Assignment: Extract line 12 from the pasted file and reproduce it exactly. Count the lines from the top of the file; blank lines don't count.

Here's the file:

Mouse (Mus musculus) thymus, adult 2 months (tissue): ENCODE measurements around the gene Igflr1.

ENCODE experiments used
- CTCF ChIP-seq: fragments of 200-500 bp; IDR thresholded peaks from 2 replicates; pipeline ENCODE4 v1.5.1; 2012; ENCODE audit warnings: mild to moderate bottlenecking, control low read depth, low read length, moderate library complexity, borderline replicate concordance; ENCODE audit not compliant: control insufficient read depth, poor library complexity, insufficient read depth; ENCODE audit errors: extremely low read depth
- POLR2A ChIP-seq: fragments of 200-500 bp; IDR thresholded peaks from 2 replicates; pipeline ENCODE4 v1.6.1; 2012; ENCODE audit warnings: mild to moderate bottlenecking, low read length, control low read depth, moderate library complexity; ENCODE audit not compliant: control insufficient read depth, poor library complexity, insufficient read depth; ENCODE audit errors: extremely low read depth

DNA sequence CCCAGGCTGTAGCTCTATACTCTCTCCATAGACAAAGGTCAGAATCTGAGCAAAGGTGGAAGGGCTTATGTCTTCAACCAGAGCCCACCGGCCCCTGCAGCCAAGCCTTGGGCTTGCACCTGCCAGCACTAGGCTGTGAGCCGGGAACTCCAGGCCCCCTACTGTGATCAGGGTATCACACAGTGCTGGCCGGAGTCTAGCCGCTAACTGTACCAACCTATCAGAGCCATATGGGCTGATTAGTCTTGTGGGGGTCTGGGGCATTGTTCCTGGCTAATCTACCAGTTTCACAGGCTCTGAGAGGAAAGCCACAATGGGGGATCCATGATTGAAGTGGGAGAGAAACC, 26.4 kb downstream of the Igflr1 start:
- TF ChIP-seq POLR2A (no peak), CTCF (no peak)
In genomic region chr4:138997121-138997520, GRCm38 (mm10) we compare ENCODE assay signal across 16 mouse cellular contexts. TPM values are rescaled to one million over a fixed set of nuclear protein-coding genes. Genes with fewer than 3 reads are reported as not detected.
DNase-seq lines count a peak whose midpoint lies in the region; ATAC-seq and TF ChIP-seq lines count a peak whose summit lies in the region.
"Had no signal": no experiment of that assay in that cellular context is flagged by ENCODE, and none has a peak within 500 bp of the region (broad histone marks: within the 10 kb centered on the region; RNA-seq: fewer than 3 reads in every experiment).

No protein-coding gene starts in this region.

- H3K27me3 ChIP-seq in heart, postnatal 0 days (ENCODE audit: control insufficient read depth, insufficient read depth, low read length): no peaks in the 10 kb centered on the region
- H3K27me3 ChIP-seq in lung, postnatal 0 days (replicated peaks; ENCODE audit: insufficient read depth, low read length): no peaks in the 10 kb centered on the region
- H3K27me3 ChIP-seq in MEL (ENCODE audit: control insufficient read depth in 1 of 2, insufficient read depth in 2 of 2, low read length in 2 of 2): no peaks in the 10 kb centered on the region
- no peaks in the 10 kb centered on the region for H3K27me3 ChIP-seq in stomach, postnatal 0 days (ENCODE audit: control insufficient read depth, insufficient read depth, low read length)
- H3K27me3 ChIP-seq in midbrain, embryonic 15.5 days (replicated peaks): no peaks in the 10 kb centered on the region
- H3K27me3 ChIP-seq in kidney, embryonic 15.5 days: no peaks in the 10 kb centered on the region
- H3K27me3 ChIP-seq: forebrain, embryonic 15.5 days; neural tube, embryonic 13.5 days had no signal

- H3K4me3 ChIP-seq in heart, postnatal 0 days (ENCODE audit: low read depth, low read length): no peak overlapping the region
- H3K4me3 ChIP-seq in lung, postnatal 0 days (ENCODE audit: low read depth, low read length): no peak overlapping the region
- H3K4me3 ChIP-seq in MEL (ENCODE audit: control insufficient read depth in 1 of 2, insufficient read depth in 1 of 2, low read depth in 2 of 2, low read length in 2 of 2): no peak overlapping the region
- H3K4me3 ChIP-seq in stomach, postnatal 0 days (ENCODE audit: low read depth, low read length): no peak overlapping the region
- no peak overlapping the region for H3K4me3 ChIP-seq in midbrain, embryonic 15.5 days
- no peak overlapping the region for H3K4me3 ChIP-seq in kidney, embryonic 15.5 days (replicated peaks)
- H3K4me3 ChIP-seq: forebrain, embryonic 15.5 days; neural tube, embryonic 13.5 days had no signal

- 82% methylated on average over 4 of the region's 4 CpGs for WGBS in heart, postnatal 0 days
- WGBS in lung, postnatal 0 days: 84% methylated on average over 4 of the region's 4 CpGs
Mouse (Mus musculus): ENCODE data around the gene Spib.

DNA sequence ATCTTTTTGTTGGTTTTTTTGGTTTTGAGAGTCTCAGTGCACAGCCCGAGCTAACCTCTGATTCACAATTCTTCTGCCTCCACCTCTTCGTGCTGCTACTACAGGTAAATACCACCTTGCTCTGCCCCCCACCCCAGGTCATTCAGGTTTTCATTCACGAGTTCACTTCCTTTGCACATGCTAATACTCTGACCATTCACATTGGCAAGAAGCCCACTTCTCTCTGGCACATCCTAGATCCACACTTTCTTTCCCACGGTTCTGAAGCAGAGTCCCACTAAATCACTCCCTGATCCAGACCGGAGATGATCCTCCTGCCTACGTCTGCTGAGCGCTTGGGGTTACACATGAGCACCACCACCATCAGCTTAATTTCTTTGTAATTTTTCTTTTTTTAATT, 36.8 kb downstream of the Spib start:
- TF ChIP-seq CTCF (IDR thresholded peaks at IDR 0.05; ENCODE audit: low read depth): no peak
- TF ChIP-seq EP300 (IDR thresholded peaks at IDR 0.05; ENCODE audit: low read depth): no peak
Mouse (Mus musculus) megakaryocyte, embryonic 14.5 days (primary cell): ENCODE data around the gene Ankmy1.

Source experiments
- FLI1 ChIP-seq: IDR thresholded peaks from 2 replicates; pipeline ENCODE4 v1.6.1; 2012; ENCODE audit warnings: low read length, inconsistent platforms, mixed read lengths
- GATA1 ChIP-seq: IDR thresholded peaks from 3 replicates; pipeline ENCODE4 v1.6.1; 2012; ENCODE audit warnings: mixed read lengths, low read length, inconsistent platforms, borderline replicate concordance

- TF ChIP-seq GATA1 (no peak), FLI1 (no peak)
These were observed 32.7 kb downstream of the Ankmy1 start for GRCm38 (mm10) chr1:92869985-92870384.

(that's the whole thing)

- H3K27me3 ChIP-seq in lung, postnatal 0 days (replicated peaks; ENCODE audit: insufficient read depth, low read length): no peaks in the 10 kb centered on the region